If you're experiencing bullying or discrimination because of
your sexuality it most likely feels horrible.
It can make it difficult to enjoy life and to feel understood
and supported and may leave you feeling unhappy or frustrated. If
your difficulties seem to be going on for weeks or months, or are
impacting on things like your sleep, appetite, school work or your
concentration, then it might be time to get some help.
Sexuality, gender identity and mental health
Not all Lesbian, Gay, Bisexual, Transgendered or Intersex
(LGBTI) people face the same issues in their lives, but there are
some common experiences that can affect your wellbeing. These can
- Feeling 'different' from other people
- Feeling pressure to deny or change your sexuality
- Worries about 'coming out' to friends and family members,
- The possibility of being rejected or ridiculed
- Difficulty fitting in and coping at school
- Bullying, whether verbal or physical
- Feeling unsupported or misunderstood by family or friends
These pressures can be very stressful, especially when combined
with all the other issues in your life such as managing school or
university, finding a job, forming relationships and making sense
of your identity and your place in the world.
Mental health is about being able to work and study to your full
potential, cope with day-to-day life stresses, be involved in your
community, and live your life in a free and satisfying way.
Discrimination, abuse and being made to feel 'different' because of
your sexuality or gender identity can make it difficult to enjoy
and to have a sense of wellbeing. It can make it hard to ask for
help when problems come up, and to know where to turn when you need
help and support.
Why do mental health problems develop?
There is no single cause of mental illnesses. Instead, they
usually result from a number of overlapping factors including:
- Biological factors such as the genes inherited from your
- Early life experiences such as abuse, neglect, or the loss of
someone close to you
- Individual factors such as your level of self-esteem, coping
skills and thinking styles
- Current circumstances, for example stress at school or work,
worries about money, difficult personal relationships, or problems
within your family
When does your mental health become a problem?
Things to look out for include:
- Changes in behaviour - such as being more or less talkative, or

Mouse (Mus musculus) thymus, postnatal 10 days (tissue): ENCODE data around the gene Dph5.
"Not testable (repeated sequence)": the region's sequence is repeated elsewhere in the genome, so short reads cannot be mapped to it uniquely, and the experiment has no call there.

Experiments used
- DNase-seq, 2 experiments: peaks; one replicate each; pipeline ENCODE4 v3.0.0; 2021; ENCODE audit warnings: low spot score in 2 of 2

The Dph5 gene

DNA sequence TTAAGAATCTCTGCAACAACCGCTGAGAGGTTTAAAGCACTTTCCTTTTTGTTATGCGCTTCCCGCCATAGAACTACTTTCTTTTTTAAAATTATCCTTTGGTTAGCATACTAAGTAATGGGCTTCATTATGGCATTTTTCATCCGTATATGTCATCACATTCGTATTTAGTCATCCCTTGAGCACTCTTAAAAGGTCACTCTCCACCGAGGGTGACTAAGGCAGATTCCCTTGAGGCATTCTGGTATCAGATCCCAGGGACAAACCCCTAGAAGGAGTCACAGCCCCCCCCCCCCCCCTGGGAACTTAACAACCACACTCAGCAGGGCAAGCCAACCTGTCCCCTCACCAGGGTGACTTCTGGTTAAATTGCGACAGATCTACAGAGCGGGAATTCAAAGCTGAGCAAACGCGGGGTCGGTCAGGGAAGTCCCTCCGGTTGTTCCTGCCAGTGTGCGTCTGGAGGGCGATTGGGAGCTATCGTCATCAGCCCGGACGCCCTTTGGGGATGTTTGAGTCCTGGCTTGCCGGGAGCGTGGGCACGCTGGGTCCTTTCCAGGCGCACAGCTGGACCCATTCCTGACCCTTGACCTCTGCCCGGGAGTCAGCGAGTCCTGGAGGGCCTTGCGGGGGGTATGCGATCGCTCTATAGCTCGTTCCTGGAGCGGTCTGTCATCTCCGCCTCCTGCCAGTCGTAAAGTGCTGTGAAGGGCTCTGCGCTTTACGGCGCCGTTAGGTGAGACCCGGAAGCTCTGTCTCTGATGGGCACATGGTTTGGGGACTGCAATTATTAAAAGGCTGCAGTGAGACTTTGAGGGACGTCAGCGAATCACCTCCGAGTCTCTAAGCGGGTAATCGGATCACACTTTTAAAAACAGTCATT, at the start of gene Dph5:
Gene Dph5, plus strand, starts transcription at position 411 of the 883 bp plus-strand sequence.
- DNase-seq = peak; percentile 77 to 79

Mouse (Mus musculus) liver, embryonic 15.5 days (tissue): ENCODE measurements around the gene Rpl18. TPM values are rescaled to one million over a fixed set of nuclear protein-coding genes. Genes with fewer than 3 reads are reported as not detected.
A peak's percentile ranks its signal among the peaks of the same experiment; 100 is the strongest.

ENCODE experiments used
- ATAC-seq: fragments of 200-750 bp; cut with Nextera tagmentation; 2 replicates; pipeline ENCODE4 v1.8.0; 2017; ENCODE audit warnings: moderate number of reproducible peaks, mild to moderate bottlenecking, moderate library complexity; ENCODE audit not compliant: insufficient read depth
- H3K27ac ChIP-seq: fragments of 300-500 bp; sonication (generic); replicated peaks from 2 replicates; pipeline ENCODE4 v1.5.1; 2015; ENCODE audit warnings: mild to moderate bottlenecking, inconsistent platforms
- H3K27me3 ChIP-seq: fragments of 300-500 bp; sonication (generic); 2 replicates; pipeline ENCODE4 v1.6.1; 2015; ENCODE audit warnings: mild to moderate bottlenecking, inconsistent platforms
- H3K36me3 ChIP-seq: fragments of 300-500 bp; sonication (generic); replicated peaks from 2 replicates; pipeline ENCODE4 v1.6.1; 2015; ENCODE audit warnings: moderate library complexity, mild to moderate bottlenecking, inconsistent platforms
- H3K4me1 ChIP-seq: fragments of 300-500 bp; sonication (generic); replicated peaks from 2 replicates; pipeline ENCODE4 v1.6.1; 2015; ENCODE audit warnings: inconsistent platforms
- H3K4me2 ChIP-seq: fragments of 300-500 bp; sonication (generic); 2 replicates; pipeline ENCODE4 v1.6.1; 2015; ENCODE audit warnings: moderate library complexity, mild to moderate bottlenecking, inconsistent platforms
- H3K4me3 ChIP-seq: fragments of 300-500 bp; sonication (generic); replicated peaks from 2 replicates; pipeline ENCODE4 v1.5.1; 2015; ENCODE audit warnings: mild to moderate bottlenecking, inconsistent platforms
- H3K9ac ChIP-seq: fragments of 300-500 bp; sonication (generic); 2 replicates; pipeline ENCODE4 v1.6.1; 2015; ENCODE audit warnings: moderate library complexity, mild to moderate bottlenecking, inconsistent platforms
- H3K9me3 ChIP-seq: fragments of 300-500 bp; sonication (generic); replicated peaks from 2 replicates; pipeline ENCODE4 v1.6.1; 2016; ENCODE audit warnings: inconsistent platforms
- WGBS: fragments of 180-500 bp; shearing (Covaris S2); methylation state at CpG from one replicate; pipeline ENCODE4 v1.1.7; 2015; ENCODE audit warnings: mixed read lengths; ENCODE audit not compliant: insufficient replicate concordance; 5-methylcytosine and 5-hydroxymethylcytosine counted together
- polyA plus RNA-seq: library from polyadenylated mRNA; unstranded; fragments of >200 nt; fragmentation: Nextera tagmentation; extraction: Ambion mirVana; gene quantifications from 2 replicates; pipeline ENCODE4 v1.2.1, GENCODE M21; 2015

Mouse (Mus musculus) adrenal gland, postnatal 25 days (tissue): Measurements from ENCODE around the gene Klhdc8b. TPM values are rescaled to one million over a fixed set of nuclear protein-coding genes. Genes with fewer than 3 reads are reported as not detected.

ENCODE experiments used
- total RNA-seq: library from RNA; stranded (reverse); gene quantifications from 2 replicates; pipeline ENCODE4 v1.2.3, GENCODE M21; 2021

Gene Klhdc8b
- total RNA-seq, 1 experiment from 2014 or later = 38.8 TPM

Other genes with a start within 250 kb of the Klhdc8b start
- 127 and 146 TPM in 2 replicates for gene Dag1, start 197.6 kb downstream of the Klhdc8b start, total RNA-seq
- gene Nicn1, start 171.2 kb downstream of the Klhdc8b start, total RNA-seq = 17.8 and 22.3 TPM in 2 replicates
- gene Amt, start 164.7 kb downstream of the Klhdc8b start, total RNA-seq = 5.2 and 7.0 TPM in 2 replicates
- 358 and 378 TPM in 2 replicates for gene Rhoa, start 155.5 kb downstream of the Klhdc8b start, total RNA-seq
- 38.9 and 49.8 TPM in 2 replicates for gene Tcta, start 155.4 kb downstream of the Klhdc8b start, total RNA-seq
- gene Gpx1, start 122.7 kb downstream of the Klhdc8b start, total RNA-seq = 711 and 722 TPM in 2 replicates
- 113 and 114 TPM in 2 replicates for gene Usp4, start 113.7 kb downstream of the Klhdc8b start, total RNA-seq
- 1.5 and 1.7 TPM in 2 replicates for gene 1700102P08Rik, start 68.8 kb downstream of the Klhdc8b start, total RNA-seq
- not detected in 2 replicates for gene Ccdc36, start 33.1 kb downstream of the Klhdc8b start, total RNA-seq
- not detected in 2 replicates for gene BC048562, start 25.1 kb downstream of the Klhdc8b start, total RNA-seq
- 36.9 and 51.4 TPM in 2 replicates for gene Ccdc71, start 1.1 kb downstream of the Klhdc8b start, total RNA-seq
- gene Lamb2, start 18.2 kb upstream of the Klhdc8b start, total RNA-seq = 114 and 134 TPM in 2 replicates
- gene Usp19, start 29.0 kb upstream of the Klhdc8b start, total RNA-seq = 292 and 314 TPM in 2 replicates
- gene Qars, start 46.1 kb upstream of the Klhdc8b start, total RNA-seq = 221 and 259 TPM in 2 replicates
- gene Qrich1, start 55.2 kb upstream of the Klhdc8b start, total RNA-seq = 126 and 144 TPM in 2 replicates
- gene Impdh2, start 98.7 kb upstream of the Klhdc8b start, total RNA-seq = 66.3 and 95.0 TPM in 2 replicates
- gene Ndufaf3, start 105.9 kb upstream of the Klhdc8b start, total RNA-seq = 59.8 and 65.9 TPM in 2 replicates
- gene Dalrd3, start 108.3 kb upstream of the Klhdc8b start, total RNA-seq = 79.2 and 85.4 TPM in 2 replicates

- Changes in mood - such as feeling sadder or more anxious than
- Changes in relationships - for example falling out with friends
or your partner, or conflict with family
- Changes in appetite and sleep patterns - such as sleeping or
eating more or less than usual, or losing or gaining weight
- Changes in coping - feeling overwhelmed or tired of life
While it's normal to experience some of these changes from time to
time, it's time to ask for some help if they last longer than
usual, affect most areas of your life, or stop you from doing the
things you usually enjoy.
Getting help early can reduce the effects of mental health
problems on your life, and the chance of having more serious
problems in the future.
Some LGTBI young people find it especially hard to ask for help,
perhaps because of discrimination by health professionals in the
past, worries about privacy, or difficulty talking to strangers
about sexuality or gender identity. It's important to find someone
you trust and feel comfortable with. Remember that your local
doctor (general practitioner - GP) and other health professionals
are knowledgeable about LGTBI issues, and experienced in working
with LGTBI young people.
Start with your local community health centre or headspace centre.
A trusted friend, teacher or family member might also be able to
recommend someone. It can take time to find the health professional
who is right for you, so don't give up if you don't find the right
person straight away. Remember that you don't have to discuss your
sexuality if you don't feel comfortable or safe.
You can take some action to help yourself stay mentally healthy
and reduce the risk of developing mental health problems. Here are
some strategies to use when you're feeling stressed out or having a
- Eat well
- Get enough sleep
- Spend time with people you trust and who make you feel good
- Talk to people
- Avoid using alcohol and other drugs
- Find time for enjoyable activities in your day
- Get help early if things aren't improving
For more information you can visit Rainbow Network at rainbownetwork.net.au